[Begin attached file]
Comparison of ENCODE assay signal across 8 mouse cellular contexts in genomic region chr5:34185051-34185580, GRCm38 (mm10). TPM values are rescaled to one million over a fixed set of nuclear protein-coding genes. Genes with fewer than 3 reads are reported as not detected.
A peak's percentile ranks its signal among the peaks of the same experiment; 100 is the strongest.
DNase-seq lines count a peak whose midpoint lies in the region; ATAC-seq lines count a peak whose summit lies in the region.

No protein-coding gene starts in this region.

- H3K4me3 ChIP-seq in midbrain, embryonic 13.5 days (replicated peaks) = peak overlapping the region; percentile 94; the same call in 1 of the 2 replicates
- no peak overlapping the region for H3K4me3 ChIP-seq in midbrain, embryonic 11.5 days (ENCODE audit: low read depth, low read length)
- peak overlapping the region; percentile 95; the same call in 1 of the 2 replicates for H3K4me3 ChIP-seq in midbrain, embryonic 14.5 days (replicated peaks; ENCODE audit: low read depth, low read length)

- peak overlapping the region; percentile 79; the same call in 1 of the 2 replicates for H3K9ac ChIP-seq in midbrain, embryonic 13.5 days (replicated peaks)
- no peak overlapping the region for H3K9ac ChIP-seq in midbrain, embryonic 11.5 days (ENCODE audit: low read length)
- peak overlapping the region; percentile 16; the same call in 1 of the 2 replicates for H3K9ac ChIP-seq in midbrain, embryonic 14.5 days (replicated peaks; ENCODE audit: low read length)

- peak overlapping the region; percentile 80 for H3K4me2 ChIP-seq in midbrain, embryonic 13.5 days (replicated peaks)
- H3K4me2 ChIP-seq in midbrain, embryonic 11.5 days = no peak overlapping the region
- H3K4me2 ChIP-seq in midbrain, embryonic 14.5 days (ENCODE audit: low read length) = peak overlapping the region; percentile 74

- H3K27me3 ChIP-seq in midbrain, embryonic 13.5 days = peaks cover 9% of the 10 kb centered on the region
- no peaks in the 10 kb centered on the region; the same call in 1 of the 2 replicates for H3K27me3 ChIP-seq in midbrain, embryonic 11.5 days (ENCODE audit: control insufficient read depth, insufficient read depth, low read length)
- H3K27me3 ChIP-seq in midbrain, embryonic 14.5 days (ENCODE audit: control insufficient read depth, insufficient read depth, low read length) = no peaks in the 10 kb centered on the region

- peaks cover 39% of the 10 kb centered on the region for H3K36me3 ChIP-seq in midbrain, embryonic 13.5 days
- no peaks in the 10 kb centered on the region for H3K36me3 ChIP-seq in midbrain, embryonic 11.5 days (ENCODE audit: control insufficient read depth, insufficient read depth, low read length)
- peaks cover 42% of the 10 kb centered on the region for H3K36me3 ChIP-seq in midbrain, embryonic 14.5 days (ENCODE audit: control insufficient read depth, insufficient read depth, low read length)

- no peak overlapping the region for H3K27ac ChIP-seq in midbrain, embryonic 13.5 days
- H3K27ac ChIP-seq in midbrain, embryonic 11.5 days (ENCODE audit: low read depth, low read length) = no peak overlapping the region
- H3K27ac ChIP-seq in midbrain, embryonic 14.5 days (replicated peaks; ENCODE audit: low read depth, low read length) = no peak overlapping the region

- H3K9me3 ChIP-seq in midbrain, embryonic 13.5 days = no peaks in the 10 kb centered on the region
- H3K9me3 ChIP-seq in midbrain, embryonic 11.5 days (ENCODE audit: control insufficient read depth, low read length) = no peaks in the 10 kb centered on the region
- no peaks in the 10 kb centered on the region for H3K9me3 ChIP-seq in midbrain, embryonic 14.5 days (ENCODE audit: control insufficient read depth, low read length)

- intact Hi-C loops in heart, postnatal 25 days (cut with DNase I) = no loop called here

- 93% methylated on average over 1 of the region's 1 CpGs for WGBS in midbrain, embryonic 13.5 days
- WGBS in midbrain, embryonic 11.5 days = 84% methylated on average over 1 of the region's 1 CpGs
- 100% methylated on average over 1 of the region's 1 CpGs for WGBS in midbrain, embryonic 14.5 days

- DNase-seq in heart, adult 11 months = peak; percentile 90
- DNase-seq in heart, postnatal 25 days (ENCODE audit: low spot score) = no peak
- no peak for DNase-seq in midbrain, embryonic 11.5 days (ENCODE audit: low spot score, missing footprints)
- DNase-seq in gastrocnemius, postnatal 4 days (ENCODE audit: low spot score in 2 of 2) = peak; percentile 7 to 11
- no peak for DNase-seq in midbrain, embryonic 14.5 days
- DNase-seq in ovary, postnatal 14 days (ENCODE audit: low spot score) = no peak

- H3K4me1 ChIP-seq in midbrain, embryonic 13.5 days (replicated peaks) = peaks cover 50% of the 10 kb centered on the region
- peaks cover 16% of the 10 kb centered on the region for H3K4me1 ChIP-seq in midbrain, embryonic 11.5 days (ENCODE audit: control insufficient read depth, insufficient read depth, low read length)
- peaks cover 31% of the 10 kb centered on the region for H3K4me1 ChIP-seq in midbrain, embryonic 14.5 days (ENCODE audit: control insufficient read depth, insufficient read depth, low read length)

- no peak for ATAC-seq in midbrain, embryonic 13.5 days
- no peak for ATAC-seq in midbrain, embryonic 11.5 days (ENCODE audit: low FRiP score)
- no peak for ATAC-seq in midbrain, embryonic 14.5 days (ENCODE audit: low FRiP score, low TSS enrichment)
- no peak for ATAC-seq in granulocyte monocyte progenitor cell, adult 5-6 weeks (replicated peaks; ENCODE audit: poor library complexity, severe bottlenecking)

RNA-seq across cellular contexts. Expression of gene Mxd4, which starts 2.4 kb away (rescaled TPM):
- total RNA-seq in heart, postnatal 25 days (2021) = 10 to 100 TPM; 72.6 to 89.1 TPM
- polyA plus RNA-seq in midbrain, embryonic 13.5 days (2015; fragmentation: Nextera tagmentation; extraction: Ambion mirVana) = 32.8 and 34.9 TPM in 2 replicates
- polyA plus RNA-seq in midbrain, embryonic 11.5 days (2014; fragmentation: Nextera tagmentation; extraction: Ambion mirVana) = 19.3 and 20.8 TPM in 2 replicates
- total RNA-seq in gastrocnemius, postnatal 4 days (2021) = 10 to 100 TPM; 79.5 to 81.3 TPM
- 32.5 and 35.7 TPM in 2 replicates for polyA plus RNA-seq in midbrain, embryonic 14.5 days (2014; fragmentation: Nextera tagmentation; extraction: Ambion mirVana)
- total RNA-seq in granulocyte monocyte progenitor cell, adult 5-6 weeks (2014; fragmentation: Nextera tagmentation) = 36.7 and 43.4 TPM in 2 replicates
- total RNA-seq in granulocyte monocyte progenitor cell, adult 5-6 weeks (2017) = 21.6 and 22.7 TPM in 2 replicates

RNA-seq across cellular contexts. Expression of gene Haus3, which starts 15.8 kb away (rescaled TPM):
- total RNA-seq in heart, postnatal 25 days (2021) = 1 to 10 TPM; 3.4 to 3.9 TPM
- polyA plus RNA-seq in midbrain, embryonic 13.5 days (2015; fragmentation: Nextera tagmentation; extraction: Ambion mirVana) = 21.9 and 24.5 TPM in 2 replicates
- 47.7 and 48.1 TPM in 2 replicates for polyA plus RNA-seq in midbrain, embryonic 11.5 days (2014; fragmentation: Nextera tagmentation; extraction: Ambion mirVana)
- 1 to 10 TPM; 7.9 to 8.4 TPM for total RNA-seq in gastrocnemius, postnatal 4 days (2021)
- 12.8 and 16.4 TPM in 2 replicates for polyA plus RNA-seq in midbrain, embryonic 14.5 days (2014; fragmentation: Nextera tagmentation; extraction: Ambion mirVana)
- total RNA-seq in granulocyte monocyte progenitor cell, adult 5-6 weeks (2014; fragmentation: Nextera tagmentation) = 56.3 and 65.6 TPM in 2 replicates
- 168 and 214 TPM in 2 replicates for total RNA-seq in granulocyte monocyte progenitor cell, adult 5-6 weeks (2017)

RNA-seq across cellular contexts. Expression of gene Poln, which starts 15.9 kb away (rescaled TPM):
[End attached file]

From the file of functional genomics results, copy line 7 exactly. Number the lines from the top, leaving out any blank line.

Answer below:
- peak overlapping the region; percentile 95; the same call in 1 of the 2 replicates for H3K4me3 ChIP-seq in midbrain, embryonic 14.5 days (replicated peaks; ENCODE audit: low read depth, low read length)